This measure shows how students are growing compared to other students in the same grade, with the same test score throughout the state. It is the percentage of students whose growth was above average (50th to 99th percentile) on the state test from one year to the next. Students are compared to other students across the state that scored the same on the state test and were in the same grade level.
This is a more honest measure (and a more honest label) than the one used last year, but it is still a poor choice. It is still a relative measure when we should focus on absolute measures. It doesn't tell us if the school did well with students working below, at, or beyond grade level.

Also, they corrected the Student Demographic information by choosing to show the number of students enrolled in APP/Spectrum category instead of the number eligible for those programs. So we have no sense how many students at Bryant, for example, are Spectrum-eligible. This is not quite the fix that was promised last year - we were supposed to get a count of the advanced learners at each school.

I'll make reference to some funny statistical anomolies in the comments.

Good News in Seattle Schools

From the district website:

Ed Lee, a 1970 graduate of Franklin High School, won San Francisco's mayoral race Nov. 8, becoming the city’s first elected mayor of Chinese descent, as well as the first Asian-American elected to the office. Lee was born in 1952 in the Beacon Hill neighborhood and attended Beacon Hill Elementary and Asa Mercer Middle School.

Seattle Sounders FC presents America SCORES Seattle’s 9th Annual Poetry Slam! on Friday, November 18th. The Poetry Slam!, the culminating event of the SCORES Fall Season curriculum - The Power of Poetry, will feature more than 160 elementary school students from Seattle’s underserved neighborhoods performing their own original works of poetry. For many of our children, reciting their original poetry on a public stage is the first time in their lives they have been publicly celebrated for their accomplishments. The event will feature poets from Bailey Gatzert, Dunlap, Highland Park, Maple and Roxhill Elementary Schools.  Town Hall at Eighth and Seneca at 5:30 p.m.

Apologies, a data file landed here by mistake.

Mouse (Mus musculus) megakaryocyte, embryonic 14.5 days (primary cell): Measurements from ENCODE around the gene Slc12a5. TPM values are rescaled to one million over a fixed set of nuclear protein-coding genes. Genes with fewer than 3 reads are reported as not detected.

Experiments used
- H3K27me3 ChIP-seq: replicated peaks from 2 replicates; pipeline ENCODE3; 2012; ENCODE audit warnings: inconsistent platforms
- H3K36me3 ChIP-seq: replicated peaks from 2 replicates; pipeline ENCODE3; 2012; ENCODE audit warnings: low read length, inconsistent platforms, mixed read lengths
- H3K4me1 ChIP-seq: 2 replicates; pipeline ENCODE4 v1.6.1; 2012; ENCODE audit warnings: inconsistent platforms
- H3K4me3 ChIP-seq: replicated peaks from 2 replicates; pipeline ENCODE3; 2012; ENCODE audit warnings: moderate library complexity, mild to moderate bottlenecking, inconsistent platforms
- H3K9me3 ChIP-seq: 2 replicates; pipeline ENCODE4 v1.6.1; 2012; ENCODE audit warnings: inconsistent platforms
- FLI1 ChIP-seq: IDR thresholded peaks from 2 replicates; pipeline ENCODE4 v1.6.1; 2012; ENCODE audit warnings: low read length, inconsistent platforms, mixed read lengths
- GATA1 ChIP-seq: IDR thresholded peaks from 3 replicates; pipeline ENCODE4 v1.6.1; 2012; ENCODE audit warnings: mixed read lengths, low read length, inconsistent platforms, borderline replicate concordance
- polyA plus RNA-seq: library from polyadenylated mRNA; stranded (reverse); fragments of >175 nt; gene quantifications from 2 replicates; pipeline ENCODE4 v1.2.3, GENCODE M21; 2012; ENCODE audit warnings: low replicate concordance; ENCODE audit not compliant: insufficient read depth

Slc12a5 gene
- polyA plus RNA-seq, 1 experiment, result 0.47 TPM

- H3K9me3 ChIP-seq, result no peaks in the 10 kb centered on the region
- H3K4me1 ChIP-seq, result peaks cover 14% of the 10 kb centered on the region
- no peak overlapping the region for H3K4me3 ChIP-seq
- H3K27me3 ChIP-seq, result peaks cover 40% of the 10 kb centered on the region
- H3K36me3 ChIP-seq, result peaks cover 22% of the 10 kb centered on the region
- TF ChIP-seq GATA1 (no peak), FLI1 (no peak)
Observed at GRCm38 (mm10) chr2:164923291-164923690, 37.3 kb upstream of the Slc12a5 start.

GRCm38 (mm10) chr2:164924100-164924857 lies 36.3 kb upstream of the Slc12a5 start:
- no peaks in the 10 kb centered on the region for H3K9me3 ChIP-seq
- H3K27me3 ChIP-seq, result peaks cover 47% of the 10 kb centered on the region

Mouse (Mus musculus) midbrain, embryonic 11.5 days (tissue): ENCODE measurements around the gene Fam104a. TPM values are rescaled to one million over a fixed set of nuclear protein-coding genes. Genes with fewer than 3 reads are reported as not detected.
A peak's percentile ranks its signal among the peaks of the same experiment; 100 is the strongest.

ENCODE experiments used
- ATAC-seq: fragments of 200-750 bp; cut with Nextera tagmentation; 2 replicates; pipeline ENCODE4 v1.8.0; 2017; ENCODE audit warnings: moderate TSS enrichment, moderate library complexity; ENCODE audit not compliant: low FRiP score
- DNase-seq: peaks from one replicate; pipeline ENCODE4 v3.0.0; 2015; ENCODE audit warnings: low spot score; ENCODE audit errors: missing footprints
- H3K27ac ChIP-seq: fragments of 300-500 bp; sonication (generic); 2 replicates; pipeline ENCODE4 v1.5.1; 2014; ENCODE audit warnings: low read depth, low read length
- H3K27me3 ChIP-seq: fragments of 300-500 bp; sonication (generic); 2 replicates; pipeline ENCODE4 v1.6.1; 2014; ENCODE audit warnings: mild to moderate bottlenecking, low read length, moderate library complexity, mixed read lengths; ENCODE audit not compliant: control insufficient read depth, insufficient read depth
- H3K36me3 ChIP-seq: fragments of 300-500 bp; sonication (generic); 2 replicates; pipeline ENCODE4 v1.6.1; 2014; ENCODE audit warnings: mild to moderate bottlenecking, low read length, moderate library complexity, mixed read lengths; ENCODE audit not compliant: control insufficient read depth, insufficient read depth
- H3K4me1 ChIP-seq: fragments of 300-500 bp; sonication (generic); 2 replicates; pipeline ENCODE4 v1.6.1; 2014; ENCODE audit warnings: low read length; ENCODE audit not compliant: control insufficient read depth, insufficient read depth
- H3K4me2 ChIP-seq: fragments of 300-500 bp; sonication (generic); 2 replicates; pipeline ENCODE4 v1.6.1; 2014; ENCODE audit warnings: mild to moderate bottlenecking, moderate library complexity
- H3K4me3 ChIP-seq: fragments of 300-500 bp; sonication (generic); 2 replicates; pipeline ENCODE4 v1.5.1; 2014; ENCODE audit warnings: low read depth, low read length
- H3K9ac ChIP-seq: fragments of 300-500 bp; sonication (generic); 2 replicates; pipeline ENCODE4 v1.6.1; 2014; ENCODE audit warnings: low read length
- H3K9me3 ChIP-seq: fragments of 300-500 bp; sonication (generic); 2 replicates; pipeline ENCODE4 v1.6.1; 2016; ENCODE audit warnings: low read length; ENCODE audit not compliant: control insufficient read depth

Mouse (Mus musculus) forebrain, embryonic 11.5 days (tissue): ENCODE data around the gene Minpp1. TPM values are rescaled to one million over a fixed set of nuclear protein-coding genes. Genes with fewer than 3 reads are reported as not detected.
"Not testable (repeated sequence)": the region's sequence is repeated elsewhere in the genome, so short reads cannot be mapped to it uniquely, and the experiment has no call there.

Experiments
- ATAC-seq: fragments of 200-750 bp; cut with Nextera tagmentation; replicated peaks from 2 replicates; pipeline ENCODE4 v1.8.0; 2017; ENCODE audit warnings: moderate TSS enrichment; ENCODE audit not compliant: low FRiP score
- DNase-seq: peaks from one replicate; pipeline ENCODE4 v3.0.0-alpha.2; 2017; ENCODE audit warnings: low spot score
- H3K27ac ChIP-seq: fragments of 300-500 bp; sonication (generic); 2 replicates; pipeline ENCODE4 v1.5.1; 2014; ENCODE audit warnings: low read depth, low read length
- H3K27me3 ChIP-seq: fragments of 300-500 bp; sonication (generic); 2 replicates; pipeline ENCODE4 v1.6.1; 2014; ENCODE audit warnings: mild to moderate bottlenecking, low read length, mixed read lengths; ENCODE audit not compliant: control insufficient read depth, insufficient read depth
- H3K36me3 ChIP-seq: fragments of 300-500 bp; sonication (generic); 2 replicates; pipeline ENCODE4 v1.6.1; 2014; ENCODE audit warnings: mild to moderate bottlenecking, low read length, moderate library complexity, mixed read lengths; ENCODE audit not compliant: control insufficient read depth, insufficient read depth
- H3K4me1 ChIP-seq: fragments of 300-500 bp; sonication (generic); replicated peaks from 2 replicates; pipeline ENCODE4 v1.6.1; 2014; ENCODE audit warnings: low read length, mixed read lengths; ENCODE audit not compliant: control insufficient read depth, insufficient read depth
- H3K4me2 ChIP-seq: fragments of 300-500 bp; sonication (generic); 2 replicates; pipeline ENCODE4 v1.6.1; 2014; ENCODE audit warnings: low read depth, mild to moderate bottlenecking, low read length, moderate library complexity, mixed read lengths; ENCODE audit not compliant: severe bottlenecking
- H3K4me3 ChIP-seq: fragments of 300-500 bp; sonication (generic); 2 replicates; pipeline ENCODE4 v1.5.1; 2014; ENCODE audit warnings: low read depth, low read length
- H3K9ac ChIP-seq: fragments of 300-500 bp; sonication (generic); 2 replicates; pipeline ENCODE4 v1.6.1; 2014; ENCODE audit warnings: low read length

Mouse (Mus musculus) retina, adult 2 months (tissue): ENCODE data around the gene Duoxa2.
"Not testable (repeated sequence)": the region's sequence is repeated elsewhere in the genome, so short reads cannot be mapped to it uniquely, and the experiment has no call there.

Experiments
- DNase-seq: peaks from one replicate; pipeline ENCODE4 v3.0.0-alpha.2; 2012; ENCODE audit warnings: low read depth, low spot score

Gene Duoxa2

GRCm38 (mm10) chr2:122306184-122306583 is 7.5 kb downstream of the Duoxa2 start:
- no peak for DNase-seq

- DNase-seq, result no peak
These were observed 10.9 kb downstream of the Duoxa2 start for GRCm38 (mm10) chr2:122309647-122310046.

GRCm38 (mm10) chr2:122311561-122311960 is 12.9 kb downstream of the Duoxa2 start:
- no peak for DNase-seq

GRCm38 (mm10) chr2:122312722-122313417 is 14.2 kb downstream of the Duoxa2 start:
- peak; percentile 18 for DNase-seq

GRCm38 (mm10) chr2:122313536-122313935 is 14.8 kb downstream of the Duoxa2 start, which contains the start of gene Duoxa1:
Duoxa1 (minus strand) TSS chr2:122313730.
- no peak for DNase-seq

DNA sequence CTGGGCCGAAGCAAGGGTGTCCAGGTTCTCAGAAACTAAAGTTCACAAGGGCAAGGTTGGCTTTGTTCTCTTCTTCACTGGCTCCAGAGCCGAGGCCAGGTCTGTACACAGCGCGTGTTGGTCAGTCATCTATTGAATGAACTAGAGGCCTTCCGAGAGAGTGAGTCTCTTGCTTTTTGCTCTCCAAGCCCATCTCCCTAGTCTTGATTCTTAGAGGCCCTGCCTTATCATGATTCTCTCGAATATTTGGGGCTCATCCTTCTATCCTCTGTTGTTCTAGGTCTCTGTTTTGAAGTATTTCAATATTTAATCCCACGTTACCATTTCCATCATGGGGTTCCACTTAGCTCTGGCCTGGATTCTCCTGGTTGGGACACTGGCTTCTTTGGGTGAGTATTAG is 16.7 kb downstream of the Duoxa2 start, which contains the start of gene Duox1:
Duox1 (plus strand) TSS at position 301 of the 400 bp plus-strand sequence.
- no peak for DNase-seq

KCTS-9's 20th Annual Golden Apple awards in education were recently announced.   Congratulations to Franklin High School Principal Jennifer Wiley, Denny and Chief Sealth High School Music Director Marcus Pimpleton, Hamilton Middle School teacher Lary Barilleau and Garfield High school for their awards for excellence.

They will receive their awards in February 2012 in a ceremony honoring their achievements.

Marcus Pimpleton is a passionate force for music education in Seattle schools. In multiple positions—with middle school, high school and university students and the All-City Band—he builds bridges and creates innovative opportunities for his students to learn about life, leadership, volunteering and community through music and performance

Jennifer Wiley believes in education as a tool to provide any individual access to a level playing field and the opportunity to prosper. As principal for eight years of a public high school serving the country’s most diverse zip code, she’s worked with staff to support “a campus free of second-class citizenship.” 
Lary Barilleau knows that a student who is active in the arts is a happy student.  Over the last seven years he’s directed more than 30 cultural performances, brought more than two dozen resident artists from around the globe to Hamilton, and reflected his students’ own diverse cultures through presentations and performances

Seattle's Garfield High School is like no other high school in Washington State. Its central location, diverse student population, academic opportunities and expectations, clubs and student-centered focus make it not only a unique academic institution, but a top choice among students year after year

Seattle Mariners and Nikon representatives named Arbor Heights Elementary school last month as the winner of its first-ever Mariners-Nikon Earth Day Program. Arbor Heights was recognized for the school’s “green initiatives” relating to its recycling and waste reduction program.  Two other schools: Lawton Elementary and Viewlands Elementary were named finalists. Lawton was honored for its water conservation and quality program, and Viewlands Elementary was recognized for its planting and campus greening program.

What good news have you heard lately at your school?

What Changes Do You Want to See on the Board?

From a comment by WSDWG:
I don't think anybody wants a dysfunctional board. In fact, I'd venture the vote here would be 100% against. This board got along incredibly well, but overreached and pushed too hard to impose their "vision" on the community, instead of responding to a variety of diverse needs. Does middle ground mean less testing & standardization? More accountability & asserting itself into staff matters? Or how about this: Requiring actual, real follow-up to questions asked of staff who answer: "I'll get back to you on that" - which has come to mean (realistically) - "That's all I'm saying on the subject. Adios!" 
Maybe instead of discussing middle ground, I should ask a simpler question: "What changes do people see with Marty apparently coming onto the Board?"